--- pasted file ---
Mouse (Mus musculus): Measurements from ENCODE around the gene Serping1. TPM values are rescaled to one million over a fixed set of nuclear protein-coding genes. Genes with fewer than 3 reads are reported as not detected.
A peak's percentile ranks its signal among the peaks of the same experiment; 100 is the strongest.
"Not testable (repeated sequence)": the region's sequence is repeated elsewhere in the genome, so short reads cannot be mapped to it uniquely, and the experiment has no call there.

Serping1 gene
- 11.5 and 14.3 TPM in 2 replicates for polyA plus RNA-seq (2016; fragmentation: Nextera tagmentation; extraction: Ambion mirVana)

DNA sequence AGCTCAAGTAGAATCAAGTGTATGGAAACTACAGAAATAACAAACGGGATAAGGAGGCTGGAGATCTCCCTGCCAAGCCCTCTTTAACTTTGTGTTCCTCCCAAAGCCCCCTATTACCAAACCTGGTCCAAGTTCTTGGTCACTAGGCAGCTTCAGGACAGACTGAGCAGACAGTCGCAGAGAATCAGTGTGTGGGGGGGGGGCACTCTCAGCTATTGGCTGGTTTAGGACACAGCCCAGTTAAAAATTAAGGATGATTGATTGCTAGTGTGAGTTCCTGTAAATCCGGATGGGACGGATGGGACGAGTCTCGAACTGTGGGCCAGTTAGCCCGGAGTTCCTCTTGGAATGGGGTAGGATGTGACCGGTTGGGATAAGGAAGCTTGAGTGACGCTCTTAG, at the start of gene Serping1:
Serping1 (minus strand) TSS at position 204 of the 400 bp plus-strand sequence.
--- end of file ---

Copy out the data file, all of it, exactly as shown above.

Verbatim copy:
Mouse (Mus musculus): Measurements from ENCODE around the gene Serping1. TPM values are rescaled to one million over a fixed set of nuclear protein-coding genes. Genes with fewer than 3 reads are reported as not detected.
A peak's percentile ranks its signal among the peaks of the same experiment; 100 is the strongest.
"Not testable (repeated sequence)": the region's sequence is repeated elsewhere in the genome, so short reads cannot be mapped to it uniquely, and the experiment has no call there.

Serping1 gene
- 11.5 and 14.3 TPM in 2 replicates for polyA plus RNA-seq (2016; fragmentation: Nextera tagmentation; extraction: Ambion mirVana)

DNA sequence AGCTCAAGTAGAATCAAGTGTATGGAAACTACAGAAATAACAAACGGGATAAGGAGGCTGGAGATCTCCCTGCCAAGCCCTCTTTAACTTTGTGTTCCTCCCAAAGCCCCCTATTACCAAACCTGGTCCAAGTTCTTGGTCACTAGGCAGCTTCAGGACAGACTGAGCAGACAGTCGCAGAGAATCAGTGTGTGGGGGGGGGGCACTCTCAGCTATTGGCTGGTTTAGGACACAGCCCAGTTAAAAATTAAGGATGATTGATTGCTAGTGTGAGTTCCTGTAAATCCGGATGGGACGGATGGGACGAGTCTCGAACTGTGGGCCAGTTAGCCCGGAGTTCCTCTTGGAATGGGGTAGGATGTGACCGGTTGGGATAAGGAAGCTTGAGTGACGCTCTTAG, at the start of gene Serping1:
Serping1 (minus strand) TSS at position 204 of the 400 bp plus-strand sequence.